Aphasia Awareness Month
June is National Aphasia Awareness Month! Aphasia is a language disorder that affects the ability to communicate. It does not affect intelligence. It simply impairs the ability to speak and understand others. It occurs due to an injury to the brain, most often a stroke. It can also occur from head trauma, brain tumors, or from infections.
It can be mild or so severe that communication is almost impossible. It can affect the ability to retrieve the name of objects or it can affect the ability to put words together into sentences, or even the ability to read.
Aphasia is challenging, isolating, and frustrating. We want to increase public education around the language disorder and to recognize the numerous people who are living with or caring for people with aphasia.
A great resource is www.aphasia.org. Also, below are some great tips for communication.
[if !supportLists]1. [endif]Interact with family. A family’s interaction with a person with aphasia is critical. The interaction with a family member or close friend is important for them to understand the situation and have someone that they can feel comfortable around in different situations.
[if !supportLists]2. [endif]Inform conversational partners. A person with aphasia should reveal their condition to anyone they intend to have an in-depth discussion with. It should be a rehearsed message that concisely explains the aphasia. If needed, it can be placed on a business card that is carried in a purse or wallet.
[if !supportLists]3. [endif]Provide feedback. For example, when ordering a sandwich, the person behind the counter may talk too fast. Simply ask her to please slow down. From that point on communication can become a success story instead of an example of frustration.
[if !supportLists]4. [endif]Use visuals. For the ladies, when ordering cosmetics or lipstick, bring in the empty tube of the color or style last used. When grocery shopping, bring in the empty can or product wrapper and show the employee the wrapper, and a successful experience will follow. Don’t be afraid to ask for help.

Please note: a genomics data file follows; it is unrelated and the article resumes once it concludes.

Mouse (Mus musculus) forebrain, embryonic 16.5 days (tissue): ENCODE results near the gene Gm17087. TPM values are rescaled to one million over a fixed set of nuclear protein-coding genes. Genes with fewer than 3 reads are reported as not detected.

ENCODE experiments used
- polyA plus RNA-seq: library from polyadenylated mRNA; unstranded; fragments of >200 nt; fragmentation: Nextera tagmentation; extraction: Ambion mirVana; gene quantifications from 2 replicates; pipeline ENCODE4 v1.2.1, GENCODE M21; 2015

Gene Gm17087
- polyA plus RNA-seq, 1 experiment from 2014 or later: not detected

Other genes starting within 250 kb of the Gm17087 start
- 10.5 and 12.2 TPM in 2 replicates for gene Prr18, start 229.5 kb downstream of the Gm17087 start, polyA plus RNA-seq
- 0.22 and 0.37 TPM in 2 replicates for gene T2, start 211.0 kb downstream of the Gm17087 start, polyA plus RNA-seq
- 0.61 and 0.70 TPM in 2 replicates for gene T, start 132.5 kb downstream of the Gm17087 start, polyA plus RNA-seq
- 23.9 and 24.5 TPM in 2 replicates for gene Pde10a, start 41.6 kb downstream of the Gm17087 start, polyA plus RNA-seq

[if !supportLists]5. [endif]Be polite. Remember, you are the one with the physical challenge, not them.
[if !supportLists]6. [endif]Pay attention. This will help you make sure that what you say is what you mean. It is a common symptom of aphasia to respond with a “yes” when what you really are trying to say is “no.” To avoid embarrassment, be sure of what you say or you can end up with some strange things.
[if !supportLists]7. [endif]Use communication aids. There are some very good communication aids: a piece of paper with the alphabet on it; pictures of some common activities like mowing the lawn or ordering a cup of coffee. However, the most effective of these is a business card handout.
Depending on the amount of speech loss, the business card can help a person communicate when speech fails. It gives the cardholder’s name, emergency contacts, physician’s name and telephone number, and this message: “Aphasia is an impairment of the ability to sometimes use or comprehend words, usually acquired as a result of a stroke. Depending on where and to what extent the brain is injured, each person with aphasia has a unique set of language disabilities. I am not drunk or mentally unstable! It is NOT a loss of intelligence!"
For more information and tips, visit www.strokeassociation.org and www.aphasia.org.
Source: www.strokeassociation.org, www.aphasia.org